This week, American-born Zhu Yi, a 19-year-old figure skater who gave up her citizenship to compete for China in 2018, fell several times during her Olympic debut for China. Immediately following her performance, the Chinese social media platform, Weibo, was buzzing with criticism. The hashtag “#Zhu Yi has fallen” quickly started trending.
The criticism was not exclusive to her performance; comments included her inability to speak fluent Mandarin, and many users berated her misunderstanding of Chinese culture. This is not the first time Chinese athletes have faced backlash for poor performances, but the harsh backlash should be the least worry of a young woman in China.
Americans, especially American women, who understand the freedom we enjoy in the United States, are puzzled to understand why Yi would forsake her U.S. citizenship to compete for a country that has little regard for women’s rights. In China, the ancient cultural traditions that women’s rights were granted to her from her father or her husband or her son have changed little over the centuries.
Under Xi Jinping’s leadership, women have increasingly been pushed out of the workplace and back to traditional roles. But, a new #MeToo movement in the country has forced the government to look at revising its Women’s Rights and Interests Protection Law to refine the definition of sexual harassment, affirm prohibitions on workplace discrimination and ban forms of emotional abuse.
Yet women in China who speak out, especially on social media about gender-related issues, face threats, antagonism, and censorship. Jinping and the all-male Politburo do not allow activities that will disturb the existing social order or challenge their authority.
Only a few months ago, Chinese tennis star Peng Shuai was silenced after she very courageously and publicly posted her sexual assault allegations against Zhang Gaoli, former vice premier of the People’s Republic of China. The allegations were censored in minutes. The Communist Party of China (CCP) prevented search results for her name and even the word “tennis.” However, the CCP’s grip on women goes far beyond just censorship.
How can women expect their rights to be respected when Chinese authorities don’t respect the rights of anyone? China has been criticized by political dissidents and human rights activists for widespread human rights abuses, including political repression, mass censorship, mass surveillance of their citizens, and violent suppression of protests.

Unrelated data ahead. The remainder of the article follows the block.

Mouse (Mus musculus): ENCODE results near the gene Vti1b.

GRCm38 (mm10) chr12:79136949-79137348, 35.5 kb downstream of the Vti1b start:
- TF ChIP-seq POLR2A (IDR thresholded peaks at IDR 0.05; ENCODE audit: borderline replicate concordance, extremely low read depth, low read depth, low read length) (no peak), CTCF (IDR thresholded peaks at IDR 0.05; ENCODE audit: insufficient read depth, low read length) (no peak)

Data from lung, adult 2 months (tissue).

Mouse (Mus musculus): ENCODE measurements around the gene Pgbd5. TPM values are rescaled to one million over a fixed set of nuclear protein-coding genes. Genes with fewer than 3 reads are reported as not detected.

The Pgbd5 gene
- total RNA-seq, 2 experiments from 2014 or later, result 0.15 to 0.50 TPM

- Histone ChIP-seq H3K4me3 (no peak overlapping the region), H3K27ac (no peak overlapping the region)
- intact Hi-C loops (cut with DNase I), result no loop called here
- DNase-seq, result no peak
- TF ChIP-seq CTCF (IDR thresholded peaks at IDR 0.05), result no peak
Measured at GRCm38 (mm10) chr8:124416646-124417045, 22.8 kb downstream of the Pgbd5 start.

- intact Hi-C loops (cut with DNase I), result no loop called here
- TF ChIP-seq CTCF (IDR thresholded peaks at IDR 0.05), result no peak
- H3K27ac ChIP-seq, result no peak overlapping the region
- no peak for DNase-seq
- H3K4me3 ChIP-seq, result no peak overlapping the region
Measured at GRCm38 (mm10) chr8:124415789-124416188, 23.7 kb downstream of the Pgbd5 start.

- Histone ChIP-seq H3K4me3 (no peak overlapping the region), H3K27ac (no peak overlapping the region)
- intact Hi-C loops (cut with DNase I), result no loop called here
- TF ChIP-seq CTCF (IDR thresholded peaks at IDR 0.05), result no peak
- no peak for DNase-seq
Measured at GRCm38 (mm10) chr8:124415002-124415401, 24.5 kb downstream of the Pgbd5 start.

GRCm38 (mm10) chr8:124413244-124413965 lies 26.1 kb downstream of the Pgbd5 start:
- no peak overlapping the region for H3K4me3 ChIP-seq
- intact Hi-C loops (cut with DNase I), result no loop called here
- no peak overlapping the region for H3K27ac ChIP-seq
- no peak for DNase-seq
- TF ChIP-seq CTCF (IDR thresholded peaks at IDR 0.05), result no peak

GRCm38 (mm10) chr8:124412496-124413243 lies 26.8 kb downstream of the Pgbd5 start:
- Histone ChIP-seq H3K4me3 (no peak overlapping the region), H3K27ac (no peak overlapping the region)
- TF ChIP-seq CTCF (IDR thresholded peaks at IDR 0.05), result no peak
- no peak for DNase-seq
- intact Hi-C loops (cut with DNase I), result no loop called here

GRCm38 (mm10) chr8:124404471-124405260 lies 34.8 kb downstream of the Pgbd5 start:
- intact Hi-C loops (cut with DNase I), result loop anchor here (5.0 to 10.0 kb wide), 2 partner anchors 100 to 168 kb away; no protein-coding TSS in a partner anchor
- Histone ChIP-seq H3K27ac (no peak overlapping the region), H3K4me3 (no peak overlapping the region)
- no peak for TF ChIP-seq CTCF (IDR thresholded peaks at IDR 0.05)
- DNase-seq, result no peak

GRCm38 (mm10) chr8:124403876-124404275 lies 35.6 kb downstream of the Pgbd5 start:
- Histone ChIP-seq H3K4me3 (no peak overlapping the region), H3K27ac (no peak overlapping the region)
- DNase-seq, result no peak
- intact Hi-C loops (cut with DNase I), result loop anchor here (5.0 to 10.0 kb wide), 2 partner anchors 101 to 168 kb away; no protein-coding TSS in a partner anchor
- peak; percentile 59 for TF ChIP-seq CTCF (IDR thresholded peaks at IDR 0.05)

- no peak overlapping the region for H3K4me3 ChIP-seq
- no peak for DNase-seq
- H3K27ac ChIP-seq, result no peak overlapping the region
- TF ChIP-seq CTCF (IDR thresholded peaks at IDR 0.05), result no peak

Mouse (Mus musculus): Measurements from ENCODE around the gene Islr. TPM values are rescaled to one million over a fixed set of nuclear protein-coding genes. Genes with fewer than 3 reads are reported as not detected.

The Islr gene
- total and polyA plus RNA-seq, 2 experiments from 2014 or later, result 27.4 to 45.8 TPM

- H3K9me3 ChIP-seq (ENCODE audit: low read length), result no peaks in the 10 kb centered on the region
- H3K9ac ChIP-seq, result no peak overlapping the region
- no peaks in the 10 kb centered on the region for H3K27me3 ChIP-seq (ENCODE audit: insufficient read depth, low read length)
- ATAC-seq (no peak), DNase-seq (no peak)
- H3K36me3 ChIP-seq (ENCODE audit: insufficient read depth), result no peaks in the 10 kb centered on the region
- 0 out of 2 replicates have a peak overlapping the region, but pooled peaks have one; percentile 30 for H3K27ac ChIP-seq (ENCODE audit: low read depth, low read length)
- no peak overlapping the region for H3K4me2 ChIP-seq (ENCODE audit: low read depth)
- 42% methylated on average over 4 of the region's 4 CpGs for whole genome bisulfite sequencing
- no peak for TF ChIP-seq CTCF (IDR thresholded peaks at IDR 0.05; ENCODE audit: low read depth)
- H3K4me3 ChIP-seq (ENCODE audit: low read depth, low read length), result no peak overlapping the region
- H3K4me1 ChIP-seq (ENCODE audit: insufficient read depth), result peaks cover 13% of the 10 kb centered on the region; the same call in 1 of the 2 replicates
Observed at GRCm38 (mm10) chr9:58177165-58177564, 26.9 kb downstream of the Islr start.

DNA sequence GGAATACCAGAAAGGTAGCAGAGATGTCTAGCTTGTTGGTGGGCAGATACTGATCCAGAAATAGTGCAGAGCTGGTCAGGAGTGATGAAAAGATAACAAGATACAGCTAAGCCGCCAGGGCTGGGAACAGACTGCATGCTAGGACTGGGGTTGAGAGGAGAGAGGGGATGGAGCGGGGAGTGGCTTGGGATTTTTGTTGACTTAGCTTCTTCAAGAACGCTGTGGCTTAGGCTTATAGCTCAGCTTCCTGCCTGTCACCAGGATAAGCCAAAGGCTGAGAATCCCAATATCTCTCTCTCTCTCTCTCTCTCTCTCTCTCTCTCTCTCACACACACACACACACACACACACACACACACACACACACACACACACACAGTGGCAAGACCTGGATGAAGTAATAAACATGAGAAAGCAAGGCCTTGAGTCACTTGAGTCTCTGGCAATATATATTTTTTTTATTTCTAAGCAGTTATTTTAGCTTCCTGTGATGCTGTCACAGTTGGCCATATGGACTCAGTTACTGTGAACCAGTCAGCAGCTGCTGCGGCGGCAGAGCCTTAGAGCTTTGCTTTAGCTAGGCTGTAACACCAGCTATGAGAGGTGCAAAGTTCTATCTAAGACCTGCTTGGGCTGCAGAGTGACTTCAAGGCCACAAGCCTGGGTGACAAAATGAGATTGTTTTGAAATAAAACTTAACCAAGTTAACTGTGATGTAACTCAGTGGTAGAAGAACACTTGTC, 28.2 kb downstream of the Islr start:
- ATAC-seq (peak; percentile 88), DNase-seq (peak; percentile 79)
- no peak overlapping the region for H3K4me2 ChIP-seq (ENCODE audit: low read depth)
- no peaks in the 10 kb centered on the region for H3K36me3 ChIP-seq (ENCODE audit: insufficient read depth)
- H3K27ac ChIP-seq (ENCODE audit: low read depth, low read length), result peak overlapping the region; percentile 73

Communism is about control. It is about controlling the people with an iron fist by a government that is untouchable. The people don’t have a voice. Since the Communist takeover of the country in 1949, China ranks among the lowest countries in civil liberties and in government transparency; freedom of speech, freedom of religion, and of the press are not even considered.
But control over women has been the most repressive. The hereditary culture of ancient China long relied on women to bear descendants with a traditional preference for having sons. In 1979, to curb China’s population growth, the communist government turned that mentality into control over women and families when it implemented its notorious one-child policy. Violators of the one-child policy faced fines and were commonly forced into abortion. Because of the cultural preference for sons, and the pressure of the one-child policy, many Chinese couples chose to abort or abandon female babies to ensure that their only child would be male. As a result, China now faces a severe gender imbalance that has resulted in an aging population with few to care for the elderly.
Faced with the economic crisis and social instability, it was announced in 2015 that the one-child policy would be dropped, and most recently, China moved to allow three children. However, many still worry about the negative effects this push to raise birth rates could have on women living under the Chinese communist regime.
But there is no denying, although the CCP and many in the media have tried, the most egregious example of the Chinese government’s view of women lies in its treatment of Uyghur Muslims, including their mass detention and forced labor in the western Xinjiang Province. The CCP’s forced rape, birth control, sexual abuse, and sterilization policies on the Uyghur women is simply an evil attempt to reduce the group’s population and weed them out.
The Chinese communist government has been attempting to control women’s reproduction, their role in the workplace, and their place in society for decades.
Right before the start of the Winter Olympics, China tried to clean up decades of horrific treatment of women and pushed “equality” messaging. They also attempted to clean up the country itself, which clearly failed as a photo of a dystopian ski-jump ramp circulates on the worldwide web. It has become clearer than ever that the CPP is just putting lipstick on a pig.
China’s ancient views that women are subclass are still prominent. If there is no respect for human life, or for human rights, there can never be equality. Countries around the world that respect and uphold the dignity of women and life itself should be appalled that the CPP is holding the Olympic torch.
Penny Nance is the President and CEO of Concerned Women for America, the nation’s largest public policy organization for women. She is a recognized national authority on cultural, children’s and women’s issues.